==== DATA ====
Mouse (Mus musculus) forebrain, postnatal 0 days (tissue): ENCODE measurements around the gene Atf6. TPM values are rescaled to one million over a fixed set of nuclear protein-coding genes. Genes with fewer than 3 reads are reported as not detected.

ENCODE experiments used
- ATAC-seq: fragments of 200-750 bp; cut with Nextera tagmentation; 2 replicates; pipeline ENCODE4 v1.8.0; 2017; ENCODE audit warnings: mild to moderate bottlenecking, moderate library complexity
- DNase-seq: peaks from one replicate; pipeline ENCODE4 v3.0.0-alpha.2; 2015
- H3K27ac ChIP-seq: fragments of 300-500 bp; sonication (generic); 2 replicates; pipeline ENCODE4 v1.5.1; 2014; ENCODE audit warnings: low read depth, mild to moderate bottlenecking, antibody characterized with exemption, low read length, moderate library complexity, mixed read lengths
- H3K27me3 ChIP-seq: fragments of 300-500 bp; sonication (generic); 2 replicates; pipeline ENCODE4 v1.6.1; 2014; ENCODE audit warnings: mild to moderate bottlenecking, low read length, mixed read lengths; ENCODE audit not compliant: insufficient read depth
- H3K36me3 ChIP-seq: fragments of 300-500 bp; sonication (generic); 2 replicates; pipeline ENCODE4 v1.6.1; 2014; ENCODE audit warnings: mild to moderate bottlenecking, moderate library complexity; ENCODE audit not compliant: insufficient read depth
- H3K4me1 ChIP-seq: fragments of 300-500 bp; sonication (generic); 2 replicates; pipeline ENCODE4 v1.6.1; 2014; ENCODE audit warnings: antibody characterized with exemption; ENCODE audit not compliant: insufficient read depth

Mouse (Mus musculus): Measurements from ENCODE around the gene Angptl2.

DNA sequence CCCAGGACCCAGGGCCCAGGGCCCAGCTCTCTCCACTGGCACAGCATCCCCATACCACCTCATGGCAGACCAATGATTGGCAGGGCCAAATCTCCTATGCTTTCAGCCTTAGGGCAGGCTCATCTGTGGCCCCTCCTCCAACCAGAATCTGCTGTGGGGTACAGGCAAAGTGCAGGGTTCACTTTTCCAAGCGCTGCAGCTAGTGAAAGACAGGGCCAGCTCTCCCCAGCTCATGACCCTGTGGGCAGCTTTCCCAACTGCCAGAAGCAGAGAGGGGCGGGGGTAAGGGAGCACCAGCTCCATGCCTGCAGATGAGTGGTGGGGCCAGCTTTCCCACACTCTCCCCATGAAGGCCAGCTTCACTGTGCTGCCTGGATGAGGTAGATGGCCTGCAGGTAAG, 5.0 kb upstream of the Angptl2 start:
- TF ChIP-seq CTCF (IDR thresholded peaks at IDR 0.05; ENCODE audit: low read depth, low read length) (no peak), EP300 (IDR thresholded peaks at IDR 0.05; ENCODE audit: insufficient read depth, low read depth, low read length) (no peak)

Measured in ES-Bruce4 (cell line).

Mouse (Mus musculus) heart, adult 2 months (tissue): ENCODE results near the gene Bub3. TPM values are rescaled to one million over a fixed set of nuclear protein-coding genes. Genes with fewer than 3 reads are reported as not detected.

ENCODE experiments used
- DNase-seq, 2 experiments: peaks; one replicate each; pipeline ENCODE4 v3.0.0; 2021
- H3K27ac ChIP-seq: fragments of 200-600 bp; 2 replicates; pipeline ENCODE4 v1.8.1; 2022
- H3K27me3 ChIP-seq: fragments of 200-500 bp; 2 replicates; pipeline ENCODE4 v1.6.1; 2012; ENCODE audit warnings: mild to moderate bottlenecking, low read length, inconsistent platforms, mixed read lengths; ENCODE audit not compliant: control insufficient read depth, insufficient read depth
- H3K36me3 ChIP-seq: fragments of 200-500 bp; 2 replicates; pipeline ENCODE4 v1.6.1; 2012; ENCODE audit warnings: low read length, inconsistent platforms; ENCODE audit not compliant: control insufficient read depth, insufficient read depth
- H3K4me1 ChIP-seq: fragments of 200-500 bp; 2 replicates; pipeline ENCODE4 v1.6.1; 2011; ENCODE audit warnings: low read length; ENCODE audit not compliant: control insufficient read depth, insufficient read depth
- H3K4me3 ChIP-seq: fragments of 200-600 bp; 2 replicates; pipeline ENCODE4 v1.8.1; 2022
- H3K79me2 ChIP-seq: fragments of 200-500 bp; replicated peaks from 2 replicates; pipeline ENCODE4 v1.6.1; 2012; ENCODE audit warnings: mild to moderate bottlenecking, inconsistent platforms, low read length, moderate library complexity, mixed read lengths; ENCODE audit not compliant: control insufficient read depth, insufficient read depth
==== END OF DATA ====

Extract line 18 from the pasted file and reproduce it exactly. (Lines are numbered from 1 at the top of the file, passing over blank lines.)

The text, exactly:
- H3K36me3 ChIP-seq: fragments of 200-500 bp; 2 replicates; pipeline ENCODE4 v1.6.1; 2012; ENCODE audit warnings: low read length, inconsistent platforms; ENCODE audit not compliant: control insufficient read depth, insufficient read depth